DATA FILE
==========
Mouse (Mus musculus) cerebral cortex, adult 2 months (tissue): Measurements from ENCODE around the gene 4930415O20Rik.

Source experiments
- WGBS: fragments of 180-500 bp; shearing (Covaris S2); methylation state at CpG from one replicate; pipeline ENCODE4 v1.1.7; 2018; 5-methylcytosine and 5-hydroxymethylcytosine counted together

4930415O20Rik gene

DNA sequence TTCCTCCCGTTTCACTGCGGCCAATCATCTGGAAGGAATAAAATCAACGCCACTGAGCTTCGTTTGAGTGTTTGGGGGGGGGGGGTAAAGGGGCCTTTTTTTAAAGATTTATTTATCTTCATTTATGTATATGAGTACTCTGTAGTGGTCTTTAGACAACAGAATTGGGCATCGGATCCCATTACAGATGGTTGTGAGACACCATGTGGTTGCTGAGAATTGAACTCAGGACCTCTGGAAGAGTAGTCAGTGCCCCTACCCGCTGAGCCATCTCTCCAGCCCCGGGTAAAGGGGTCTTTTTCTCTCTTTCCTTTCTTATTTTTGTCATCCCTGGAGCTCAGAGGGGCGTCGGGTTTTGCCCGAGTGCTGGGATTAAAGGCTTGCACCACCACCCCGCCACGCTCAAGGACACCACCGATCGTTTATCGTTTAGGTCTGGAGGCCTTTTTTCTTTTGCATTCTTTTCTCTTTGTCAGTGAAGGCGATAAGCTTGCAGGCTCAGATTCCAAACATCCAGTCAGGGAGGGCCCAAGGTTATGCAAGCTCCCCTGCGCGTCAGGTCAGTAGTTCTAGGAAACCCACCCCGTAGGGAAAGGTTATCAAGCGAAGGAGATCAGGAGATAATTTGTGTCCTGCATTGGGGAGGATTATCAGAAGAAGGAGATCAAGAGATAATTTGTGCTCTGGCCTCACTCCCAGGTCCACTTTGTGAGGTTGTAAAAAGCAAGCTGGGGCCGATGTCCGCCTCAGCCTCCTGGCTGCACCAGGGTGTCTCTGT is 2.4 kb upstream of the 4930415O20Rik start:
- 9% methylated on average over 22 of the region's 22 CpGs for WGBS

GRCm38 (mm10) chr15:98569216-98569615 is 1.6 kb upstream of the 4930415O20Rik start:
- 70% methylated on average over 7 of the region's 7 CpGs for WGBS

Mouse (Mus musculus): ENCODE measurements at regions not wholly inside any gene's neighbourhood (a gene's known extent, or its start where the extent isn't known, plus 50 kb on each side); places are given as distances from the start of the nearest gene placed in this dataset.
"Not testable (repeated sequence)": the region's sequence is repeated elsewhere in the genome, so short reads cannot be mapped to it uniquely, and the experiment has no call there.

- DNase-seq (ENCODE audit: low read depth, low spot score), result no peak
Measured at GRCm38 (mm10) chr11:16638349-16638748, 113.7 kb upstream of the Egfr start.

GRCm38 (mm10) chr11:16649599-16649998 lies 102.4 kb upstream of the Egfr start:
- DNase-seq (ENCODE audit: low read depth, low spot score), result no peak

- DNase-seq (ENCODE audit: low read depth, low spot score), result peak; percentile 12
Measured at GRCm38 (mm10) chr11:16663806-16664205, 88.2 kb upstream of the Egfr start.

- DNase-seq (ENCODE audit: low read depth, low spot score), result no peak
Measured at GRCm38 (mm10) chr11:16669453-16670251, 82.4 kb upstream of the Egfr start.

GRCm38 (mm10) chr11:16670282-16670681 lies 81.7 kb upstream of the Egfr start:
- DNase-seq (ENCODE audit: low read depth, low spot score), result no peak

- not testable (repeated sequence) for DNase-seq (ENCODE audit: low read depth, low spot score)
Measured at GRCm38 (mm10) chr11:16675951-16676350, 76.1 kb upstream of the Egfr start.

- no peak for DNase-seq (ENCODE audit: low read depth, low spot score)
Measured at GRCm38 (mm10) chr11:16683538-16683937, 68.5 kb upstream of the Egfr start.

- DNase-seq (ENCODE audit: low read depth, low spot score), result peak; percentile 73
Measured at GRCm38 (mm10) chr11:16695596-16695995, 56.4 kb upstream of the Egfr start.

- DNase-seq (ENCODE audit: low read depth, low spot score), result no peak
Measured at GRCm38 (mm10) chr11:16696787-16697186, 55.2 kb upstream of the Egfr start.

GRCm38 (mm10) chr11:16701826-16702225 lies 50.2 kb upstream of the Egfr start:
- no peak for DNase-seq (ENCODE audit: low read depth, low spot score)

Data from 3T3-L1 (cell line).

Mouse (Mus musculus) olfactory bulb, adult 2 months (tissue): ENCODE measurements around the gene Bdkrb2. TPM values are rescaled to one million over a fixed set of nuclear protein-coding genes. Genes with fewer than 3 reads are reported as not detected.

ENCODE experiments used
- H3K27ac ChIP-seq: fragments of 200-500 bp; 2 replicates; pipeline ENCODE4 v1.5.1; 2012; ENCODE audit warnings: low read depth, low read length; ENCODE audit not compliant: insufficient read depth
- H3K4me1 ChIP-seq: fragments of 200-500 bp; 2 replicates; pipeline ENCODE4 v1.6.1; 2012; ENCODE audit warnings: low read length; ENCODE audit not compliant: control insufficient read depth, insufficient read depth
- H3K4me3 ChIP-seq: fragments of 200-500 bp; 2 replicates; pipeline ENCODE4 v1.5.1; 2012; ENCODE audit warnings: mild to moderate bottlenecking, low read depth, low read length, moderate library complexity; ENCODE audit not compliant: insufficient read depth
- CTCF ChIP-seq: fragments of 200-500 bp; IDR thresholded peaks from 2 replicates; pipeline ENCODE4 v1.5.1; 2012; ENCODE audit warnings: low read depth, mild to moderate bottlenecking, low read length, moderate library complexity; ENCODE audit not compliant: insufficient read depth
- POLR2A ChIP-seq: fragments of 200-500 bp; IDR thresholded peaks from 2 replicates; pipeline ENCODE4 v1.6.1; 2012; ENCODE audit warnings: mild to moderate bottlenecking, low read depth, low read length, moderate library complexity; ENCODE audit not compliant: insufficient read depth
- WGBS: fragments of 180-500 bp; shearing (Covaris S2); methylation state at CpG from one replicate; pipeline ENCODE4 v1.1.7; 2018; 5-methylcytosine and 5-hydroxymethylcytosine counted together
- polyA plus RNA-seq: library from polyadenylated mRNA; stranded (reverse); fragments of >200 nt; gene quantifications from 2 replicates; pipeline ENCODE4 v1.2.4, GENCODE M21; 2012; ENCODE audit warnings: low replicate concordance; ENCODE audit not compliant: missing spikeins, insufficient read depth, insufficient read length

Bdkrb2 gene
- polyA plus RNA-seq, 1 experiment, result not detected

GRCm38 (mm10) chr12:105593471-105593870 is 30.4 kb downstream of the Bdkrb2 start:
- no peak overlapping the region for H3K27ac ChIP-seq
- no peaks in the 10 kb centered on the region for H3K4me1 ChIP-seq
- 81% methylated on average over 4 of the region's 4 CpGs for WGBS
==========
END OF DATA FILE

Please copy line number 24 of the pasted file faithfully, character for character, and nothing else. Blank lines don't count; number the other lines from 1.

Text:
Measured at GRCm38 (mm10) chr11:16683538-16683937, 68.5 kb upstream of the Egfr start.